cheers mate

just thought id update. ive decided to go for mandrake 9.2 as this seems to suit me although im gonna split my hard drive in half and install another linux OS in the near future.

This forum isn't meant for arguments, so I won't post any comments about that, except that any network that doesn't have some kind of firewall or antivirus protection deserves to get owned/infected.

My sentiments exactly. No firewall, whether software, hardware, or both is just asking for trouble. It's an open invite to anyone who can operate a hacking script. Speaking of which...If he wants his system to be tested...I suggest he leave his IP. I have plenty of friends who can put on a white hat for a day. :cheesy:

I would like to start by saying that,Some people should not mistake me for a " know it all in the UN*X forums" , I work in a highly formal environment (with significant resources) and I know that this isn't for everyone. I don't expect everyone to follow those ideals.(TKS/TheORGE) I just want people to be aware of them & not ignorantly reject them because of your level of education.
If you respond intelligently, I am not rude... but when people post things that are just so blatantly wrong, the very attempt on their part as a novice to try to argue that with me is insulting. many of my posts are downright friendly, I just have zero tolerance for uneducated people that spread misinformation. And without people like me... god imagine where we'd be then? ;) If bad information just stood as truth! Like I've seen on this board.

I am not here to be liked and I am not seeking friends, but people that know me are aware that I know my shit and that I will also give not only straight answers but high assurance documents for further reading and they find that valuable.

No firewall, whether software, hardware, or both is just asking for trouble.

Applying this to me,how do you reconcile this? Or am I misunderstanding you, and you believe that you are more knowledgable on security than the authors of those books above? that is really the only way I can see that your arguments would be logical. (Do you have any exposure to trusted systems? The argument you are making lead me to think no, and if that is the case I can provide some more reading if you are interested,after you have picked up the books above.)

Firewalls are no means an end all security solution, and frequently not needed for security at all.
However, I will take the time to correct you, "Physical Firewall" like "Hardware Firewall" are incorrect terminology, the proper term is "Dedicated Firewall" that is a system that does nothing but act as a firewall. Frequently these run on minimalistic systems with operating systems not seen beyond this niche if not specifically created for it.

Basically all firewalls are software. (with the possible exception of some very
targeted/research projects, we wont get into that)
Again a firewall is not the only "real" way to protect a system, in fact a good number of high security systems run no firewall at all. Heck, all my systems run without firewalls, like I said above it's all in the config. But you probably think extra firewalls means extra security.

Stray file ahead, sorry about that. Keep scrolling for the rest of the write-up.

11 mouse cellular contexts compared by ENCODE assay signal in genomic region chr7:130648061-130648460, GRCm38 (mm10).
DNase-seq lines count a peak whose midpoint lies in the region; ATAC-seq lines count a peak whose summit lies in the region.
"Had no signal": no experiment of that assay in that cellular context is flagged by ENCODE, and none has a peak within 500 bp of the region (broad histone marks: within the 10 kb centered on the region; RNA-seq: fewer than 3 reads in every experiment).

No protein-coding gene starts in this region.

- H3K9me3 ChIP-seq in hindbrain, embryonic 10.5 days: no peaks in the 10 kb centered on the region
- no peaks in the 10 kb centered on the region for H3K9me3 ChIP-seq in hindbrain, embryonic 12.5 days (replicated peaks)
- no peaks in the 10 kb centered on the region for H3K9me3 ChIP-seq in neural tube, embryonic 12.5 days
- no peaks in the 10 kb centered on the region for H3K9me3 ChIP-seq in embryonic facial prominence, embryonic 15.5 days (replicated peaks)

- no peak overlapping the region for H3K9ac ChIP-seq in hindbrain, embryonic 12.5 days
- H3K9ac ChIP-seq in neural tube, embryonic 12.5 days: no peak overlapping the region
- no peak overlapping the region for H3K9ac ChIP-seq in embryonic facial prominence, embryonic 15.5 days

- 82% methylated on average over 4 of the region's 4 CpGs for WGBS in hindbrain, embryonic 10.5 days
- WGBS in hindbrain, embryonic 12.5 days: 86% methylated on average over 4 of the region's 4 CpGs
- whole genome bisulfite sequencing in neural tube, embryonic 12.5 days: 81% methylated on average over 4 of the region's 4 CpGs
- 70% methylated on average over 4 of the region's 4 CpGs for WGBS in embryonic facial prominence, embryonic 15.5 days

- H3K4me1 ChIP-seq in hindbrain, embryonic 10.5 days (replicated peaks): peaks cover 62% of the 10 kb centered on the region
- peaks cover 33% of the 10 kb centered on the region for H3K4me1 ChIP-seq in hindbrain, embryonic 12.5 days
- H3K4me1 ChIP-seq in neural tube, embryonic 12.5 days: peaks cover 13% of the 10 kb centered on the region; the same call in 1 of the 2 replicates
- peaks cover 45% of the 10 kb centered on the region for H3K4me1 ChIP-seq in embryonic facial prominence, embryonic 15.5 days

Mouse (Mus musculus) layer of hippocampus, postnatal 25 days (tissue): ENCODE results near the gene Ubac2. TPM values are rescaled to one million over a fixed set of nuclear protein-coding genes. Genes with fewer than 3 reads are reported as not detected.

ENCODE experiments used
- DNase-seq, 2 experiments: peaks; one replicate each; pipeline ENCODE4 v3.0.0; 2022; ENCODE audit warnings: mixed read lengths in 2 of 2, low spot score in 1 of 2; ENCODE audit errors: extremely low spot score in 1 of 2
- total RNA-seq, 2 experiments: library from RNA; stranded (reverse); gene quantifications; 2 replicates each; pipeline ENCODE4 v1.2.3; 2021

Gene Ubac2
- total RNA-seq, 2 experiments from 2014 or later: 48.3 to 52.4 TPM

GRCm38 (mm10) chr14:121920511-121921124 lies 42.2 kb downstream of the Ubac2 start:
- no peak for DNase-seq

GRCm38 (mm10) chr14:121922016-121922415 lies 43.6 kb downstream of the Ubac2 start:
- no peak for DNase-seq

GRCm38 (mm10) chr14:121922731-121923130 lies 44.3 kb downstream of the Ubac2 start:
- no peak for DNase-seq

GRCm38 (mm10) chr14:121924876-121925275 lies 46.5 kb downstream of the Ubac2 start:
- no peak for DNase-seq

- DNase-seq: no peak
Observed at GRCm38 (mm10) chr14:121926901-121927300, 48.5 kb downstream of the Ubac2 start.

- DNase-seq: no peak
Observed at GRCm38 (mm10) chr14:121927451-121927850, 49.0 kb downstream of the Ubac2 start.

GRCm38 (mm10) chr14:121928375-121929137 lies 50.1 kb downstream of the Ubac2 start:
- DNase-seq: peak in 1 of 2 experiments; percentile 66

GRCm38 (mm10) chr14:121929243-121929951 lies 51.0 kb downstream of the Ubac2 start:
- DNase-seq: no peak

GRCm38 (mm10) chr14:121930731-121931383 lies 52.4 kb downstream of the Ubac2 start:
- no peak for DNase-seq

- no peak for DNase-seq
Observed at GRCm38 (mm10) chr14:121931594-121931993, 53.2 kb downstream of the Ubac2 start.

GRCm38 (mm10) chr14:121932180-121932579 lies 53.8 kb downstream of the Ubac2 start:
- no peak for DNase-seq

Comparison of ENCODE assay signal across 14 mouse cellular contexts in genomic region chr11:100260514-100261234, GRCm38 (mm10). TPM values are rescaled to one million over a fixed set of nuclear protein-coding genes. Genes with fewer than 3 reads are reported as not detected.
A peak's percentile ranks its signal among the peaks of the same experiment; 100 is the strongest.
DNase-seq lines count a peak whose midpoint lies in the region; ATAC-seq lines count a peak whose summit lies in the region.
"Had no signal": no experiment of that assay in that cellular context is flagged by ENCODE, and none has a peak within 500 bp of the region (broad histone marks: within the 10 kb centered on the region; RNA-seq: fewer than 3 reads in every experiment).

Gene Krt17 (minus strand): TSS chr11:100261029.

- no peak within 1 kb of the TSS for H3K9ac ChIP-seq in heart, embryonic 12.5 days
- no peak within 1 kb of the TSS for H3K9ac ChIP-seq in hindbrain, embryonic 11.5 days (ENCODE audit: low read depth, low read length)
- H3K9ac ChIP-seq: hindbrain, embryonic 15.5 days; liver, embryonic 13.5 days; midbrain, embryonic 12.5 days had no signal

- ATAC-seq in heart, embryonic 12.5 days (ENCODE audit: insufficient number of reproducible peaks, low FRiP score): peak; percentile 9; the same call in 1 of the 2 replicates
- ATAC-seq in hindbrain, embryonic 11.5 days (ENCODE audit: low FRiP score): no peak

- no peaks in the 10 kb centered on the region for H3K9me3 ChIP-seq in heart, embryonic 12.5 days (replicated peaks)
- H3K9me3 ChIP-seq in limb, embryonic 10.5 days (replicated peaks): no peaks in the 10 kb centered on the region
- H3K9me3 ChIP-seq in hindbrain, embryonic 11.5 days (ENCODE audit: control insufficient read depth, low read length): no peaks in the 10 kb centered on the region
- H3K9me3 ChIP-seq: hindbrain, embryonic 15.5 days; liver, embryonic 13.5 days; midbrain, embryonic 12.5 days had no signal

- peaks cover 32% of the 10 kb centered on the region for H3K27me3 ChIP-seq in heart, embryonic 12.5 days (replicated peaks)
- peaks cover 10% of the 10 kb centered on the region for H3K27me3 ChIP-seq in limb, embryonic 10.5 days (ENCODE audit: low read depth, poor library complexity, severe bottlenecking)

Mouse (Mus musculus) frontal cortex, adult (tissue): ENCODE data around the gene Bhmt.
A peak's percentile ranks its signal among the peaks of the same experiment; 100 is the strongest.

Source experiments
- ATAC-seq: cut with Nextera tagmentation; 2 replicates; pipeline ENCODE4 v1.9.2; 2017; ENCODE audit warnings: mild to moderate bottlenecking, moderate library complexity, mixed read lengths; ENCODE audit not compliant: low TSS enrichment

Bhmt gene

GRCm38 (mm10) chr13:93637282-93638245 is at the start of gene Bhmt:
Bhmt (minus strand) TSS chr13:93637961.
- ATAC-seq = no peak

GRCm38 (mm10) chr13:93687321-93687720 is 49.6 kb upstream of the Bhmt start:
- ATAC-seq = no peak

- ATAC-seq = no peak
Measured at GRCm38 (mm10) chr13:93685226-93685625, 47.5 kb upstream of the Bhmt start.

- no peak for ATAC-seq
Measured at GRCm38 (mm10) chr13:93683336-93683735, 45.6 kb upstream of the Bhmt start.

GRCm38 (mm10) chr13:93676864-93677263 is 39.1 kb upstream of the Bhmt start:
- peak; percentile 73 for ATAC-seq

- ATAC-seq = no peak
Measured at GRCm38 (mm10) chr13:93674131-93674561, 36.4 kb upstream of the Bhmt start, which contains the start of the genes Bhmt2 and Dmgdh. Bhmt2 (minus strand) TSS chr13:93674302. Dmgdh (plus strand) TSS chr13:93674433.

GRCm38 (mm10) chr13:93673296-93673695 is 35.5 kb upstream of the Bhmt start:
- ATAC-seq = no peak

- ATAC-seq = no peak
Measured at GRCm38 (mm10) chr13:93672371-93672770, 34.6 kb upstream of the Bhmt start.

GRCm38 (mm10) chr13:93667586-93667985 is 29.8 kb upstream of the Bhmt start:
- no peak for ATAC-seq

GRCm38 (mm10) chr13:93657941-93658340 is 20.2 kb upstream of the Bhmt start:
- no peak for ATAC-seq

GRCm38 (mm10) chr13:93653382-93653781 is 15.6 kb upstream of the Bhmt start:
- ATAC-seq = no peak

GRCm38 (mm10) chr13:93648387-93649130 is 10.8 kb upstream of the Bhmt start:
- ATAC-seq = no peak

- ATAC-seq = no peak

It's an open invite to anyone who can operate a hacking script. Speaking of which...If he wants his system to be tested...I suggest he leave his IP. I have plenty of friends who can put on a white hat for a day.

Look, the last thing I need is some skiddi3 trying to explain how he & his skiddie friends are going to attempt an attack(correct terminology ;) ) on my TOS.............let me provide more reading material so you can comsume the terminology & apply it next time!..................................After having a bit of drama at my work resulting in way too many email memos being sent and a project being delayed over a misunderstanding of a security related term I decided to hunt
down a copy of RFC2828, which one of the parties in question had neverseen.
Having done this it also occured to me how many debates here and other forums are over simple semantics... and since I happend to have it on hand now...This document is the Internet Security Glossary and is really the closest thing to an offical IS security disctionary.
attached below.

But if your going to run a firewall because you don't know how to configure properly.
http://www.fwtk.org/
It's free, it will do what you need it to. You can filter by ports,content,typing,
protocols, whatever. heck you can even interface it with various modules floating around that actually look at content content... as in: 'what is the jpeg is of?', or 'what is the document is about?'

More reading, http://www.radium.ncsc.mil/tpep/library/rainbow/index.html
Heck I'll just post all of my personal bookmarks maybe both of you will learn somthing. I have selected my IS related ones and have pasted them below for both of you.
Organizations:
http://www.acm.org/ (Association of Computing Machinery)
http://www.ieee.org/ (Institute of Electrical and Electronics Engineers)
http://www.bcs.org.uk/ (British Computer Society)
http://www.acs.org.au/ (Australian Computer Society)
Certifications:
http://www.isaca.org/ (CISA/CISM ceritifications)
http://www.isc2.org/ (CISSP certitification)
Standards:
http://csrc.nist.gov/ (The Computer Security Resource Center at the National Institute of Standards and Technology)
http://www.radium.ncsc.mil/ (Trusted Product Evaluation Program + Network Rating Model)
http://www.commoncriteria.org/ (The Common Criteria/ISO 15408)
http://www.iso17799.net/ (ISO17799/BS7799 + BS15000-1, BS7858, and BS8220)
http://babysealkiller.cannabisinfo.org/BS7799/ (BS7799 overview)
http://www.comp.mq.edu.au/units/ite.../RiskManage.pdf (AS/NZS4360 overview)
http://stinet.dtic.mil/str/dodiss4_fields.html (DOD specifications and standards)
http://www.dsp.dla.mil/ (Defense Standardizations Program)